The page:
Progesterone effects seem to explain the higher temperature in the last phase
of the menstrual cycle
temperature cycle is part of the circadian periodicity. Our biological clock seems to be
synchronised with the rotation of the globe. Also meals, light and temperature
plays a role.
thermal comfort point for light-clothed, seated persons is about 26oC when the humidity
is 50%, 30oC for nude persons, and about 36oC sitting in
water to the neck.
in warm environments permits increased skin bloodflow as the cardiac output
also begins to rise. The arterio-venous anastomoses are dilatated, and the
bloodflow can rise to at least 10 folds in hands and feet.
the metabolic zone, the total heat
loss rises with falling temperature, but below 5 oC the dry heat
loss exceeds the metabolic rate, and the body is cooled down. This is the zone
of hypothermia, where cold death is inevitable without therapy.
Three million sweat glands produce sweat at a rate of up to 2 litres per hour
or more during extreme conditions. Such high sweat rates lead to circulatory
failure and shock. Sweat resembles a dilute ultrafiltrate of plasma.
zone of hyperthermia begins at an environmental temperature of 37 oC in humid air, where
we soon reach the maximal capacity for sweat secretion, and there is a heat
influx to the body ending in heat death.
hypothalamus functions as a thermostat using the rest of the body to stabilise its own
dynamic gain system responds continuously to feedback signals, regardless of the size of the core
temperature. With rising tissue temperature, the neural activity of heat
sensors increases linearly, whereas the activity of cold sensors decreases
set-point system does not respond to a rise in temperature before a certain set point is
reached. The set point is the core temperature at which neither heat loss
mechanisms or heat production mechanisms are active.
temperature control exhibits both dynamic gain and set point characteristics. The control system
implies widespread cutaneous and deep sensors. Their afferents converge
towards the hypothalamic integrator and thermostat.
thermogenic response to cold also involves a non-myogenic or non-shivering component probably in
adipocytes. Non-shivering heat production is controlled by the sympathetic
nervous system via adrenergic b-receptors.
thermogenesis is any rise in metabolism, which is not related to muscular activity. In
babies this form of thermogenesis is particularly large in their brown adipose
tissue. The brown adipose tissue of babies is abundant around vital
organs, in neck and mediastinum, between scapulae and in the armpits.
· Newborns are in thermal balance at a minimal metabolism only when the surrounding
temperature is high (32-34 oC).
behaviour such as fanning and adding or removing clothing is effective in changing the
thermal insulation. Several layers of clothing with trapped air are good
acclimatization is actually a sweat gland adaptation, and a 2-week process following arrival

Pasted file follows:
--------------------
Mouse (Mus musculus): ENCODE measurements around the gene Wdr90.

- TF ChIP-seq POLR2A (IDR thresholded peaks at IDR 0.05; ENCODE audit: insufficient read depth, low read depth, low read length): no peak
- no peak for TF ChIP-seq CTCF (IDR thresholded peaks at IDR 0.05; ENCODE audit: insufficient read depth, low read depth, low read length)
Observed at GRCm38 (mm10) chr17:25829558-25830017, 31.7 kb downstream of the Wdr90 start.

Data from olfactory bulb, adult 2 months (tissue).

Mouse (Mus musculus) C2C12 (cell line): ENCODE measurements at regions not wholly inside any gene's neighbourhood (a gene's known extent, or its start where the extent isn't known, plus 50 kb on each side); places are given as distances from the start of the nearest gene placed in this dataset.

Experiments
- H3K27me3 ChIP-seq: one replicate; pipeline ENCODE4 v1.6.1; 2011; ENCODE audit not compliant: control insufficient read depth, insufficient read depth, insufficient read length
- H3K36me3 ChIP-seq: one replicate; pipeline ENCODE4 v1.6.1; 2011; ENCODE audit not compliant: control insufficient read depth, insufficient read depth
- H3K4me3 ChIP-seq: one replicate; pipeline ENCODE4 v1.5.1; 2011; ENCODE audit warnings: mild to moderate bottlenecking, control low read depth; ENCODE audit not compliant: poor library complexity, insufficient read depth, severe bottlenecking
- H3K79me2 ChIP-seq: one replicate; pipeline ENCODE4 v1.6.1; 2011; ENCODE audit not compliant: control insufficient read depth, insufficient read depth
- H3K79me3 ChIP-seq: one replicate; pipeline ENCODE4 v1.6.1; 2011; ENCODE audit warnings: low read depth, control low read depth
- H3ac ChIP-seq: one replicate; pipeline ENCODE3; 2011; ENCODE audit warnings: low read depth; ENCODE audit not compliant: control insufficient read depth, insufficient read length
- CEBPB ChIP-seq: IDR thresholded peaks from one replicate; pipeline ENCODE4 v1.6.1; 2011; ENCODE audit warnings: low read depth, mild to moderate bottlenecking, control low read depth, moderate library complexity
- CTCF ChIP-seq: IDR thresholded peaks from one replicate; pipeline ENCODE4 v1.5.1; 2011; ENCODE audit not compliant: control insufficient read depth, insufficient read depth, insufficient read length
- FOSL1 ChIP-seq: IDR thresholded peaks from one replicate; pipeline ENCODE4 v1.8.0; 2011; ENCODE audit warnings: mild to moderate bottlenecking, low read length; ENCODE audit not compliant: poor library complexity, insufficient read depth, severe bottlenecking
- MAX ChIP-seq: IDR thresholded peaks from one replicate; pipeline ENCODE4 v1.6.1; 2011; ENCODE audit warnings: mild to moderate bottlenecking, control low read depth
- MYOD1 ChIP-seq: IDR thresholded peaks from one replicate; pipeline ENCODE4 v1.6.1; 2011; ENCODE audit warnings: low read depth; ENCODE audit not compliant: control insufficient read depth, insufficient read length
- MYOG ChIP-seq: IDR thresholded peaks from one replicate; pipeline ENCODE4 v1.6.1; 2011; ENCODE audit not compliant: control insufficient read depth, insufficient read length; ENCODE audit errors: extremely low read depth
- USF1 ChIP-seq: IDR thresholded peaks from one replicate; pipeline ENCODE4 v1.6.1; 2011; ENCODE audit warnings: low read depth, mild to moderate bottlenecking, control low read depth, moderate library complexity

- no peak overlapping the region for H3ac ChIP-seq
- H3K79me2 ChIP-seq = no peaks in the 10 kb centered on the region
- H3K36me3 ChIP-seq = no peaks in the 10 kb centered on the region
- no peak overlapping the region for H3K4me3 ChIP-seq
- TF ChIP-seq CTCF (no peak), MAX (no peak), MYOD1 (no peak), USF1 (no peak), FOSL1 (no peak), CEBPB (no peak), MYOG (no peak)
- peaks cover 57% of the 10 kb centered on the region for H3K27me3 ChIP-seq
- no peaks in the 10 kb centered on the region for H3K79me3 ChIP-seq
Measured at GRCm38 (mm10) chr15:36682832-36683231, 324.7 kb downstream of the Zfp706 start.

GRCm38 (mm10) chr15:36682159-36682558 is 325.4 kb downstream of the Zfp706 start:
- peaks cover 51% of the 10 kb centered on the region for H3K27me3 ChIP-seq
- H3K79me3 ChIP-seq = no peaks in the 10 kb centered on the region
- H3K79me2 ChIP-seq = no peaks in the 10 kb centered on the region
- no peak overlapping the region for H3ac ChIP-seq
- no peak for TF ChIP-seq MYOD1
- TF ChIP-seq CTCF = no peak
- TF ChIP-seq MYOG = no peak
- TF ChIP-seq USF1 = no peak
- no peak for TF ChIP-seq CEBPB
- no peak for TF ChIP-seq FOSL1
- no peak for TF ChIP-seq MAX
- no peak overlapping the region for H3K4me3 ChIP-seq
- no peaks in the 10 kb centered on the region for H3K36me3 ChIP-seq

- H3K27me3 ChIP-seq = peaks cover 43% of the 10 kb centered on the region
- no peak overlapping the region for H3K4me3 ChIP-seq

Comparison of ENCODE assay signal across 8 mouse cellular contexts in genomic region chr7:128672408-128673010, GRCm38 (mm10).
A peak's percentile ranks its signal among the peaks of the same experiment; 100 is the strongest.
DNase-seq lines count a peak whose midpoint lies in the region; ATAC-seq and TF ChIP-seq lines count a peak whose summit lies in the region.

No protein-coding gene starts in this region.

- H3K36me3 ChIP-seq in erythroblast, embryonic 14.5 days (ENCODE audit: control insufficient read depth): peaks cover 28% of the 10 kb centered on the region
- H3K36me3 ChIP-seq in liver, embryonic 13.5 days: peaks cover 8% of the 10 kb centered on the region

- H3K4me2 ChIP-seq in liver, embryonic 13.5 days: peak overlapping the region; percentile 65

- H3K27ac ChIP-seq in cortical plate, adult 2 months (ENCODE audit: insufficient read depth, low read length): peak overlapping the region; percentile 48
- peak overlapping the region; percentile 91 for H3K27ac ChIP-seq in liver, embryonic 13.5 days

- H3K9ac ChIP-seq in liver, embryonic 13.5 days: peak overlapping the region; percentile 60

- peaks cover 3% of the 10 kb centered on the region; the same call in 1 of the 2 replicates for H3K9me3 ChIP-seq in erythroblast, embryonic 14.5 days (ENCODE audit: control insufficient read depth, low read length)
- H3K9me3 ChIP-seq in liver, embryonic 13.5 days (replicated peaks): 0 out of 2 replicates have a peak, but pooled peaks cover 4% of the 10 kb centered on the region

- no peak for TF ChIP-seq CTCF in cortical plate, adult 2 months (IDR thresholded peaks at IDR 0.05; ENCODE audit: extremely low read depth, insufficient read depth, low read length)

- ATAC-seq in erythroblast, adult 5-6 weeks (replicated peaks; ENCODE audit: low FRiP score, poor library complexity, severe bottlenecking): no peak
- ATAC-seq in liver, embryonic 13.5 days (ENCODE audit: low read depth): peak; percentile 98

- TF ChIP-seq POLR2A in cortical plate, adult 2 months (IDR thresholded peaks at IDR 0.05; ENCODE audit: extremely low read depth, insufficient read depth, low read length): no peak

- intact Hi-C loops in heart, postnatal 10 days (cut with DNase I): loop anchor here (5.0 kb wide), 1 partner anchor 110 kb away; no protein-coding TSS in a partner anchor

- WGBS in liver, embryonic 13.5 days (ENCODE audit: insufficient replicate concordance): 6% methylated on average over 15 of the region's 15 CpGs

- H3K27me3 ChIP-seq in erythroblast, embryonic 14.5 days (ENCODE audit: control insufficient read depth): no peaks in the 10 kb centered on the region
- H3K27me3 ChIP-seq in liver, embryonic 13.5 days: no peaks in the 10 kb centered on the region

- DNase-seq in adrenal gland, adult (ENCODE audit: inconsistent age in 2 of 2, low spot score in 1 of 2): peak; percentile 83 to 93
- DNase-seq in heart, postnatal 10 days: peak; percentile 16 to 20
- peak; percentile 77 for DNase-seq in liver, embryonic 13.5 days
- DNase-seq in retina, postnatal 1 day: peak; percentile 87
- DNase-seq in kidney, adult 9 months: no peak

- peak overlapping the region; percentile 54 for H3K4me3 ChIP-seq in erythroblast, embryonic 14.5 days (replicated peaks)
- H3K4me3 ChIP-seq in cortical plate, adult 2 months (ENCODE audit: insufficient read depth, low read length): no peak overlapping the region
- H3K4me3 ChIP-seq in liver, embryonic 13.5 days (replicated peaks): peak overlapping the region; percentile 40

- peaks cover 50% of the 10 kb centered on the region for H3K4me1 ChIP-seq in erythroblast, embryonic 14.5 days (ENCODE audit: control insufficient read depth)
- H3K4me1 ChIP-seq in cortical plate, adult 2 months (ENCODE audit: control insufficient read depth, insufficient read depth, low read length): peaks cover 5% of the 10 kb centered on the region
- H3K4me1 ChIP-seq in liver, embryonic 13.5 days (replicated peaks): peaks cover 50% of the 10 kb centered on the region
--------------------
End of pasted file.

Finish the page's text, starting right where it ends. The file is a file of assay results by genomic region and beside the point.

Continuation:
to a hot climate. Gradually sweat-evaporation is increased and the NaCl loss
is reduced. The adaptation is caused by increased aldosterone secretion from
the adrenal cortex.
· Hypovolaemia with low brain bloodflow through an overheated brain leads to fatigue (heat
exhaustion), confusion and unconsciousness or syncope (heat syncope). The
confusion may develop into a veritable delirium with brain oedema.
stroke - in the sun called sunstroke - is heat collapse with high brain temperature
that occurs suddenly, hereby creating a life-threatening condition.
· Hypothermia is a fall in core temperature to values below 35 oC. Hypothermic
subjects lose consciousness, when the core temperature falls below 32 oC
- a potentially lethal condition called severe hypothermia.
induced hypothermia is used in brain- and heart-surgery, where the usual thermocontrol is
inactivated by general anaesthesia.
radiation consists of either gamma rays (neutrons) or X-rays. Survivors from nuclear
power plant accidents with whole body absorption greater than 100 rads are
threatened by acute and chronic radiation sickness.
radiation sickness appears as vomiting and malaise following exposure to 1 Gy (100 rad) or more.
Lymphocyte production is reduced immediately, soon followed by leucopenia and
thrombocytopenia with bleeding. The villi of the gastrointestinal tract are
destroyed, absorption of nutrients is impaired, and new villous cells are not
produced. Diarrhoea, often with blood loss, results in dehydration. The skin
is red and blistering, and the hair is loosed.
radiation sickness or late radiation damage implies an increased rate of mutagenesis, which
includes a high frequency of leucaemia, cancer of the brain, the thyroid and
the salivary glands, infertility and cataract.
American. Monthly journal published by
Scientific American Inc., 415 Madison Avenue, N.Y., USA.
Benzinger, T. H. "The human thermostat." Sci.
Am. 204: 134-147, 1961.
Hong, S. K. News
in Physiol. Sci. 2: 79, 1987.
Wasserman, D.H. and A.D. Cherrington.
"Hepatic fuel metabolism during muscular work: Role and regulation." Am. J. Physiol. 260: E811, 1991.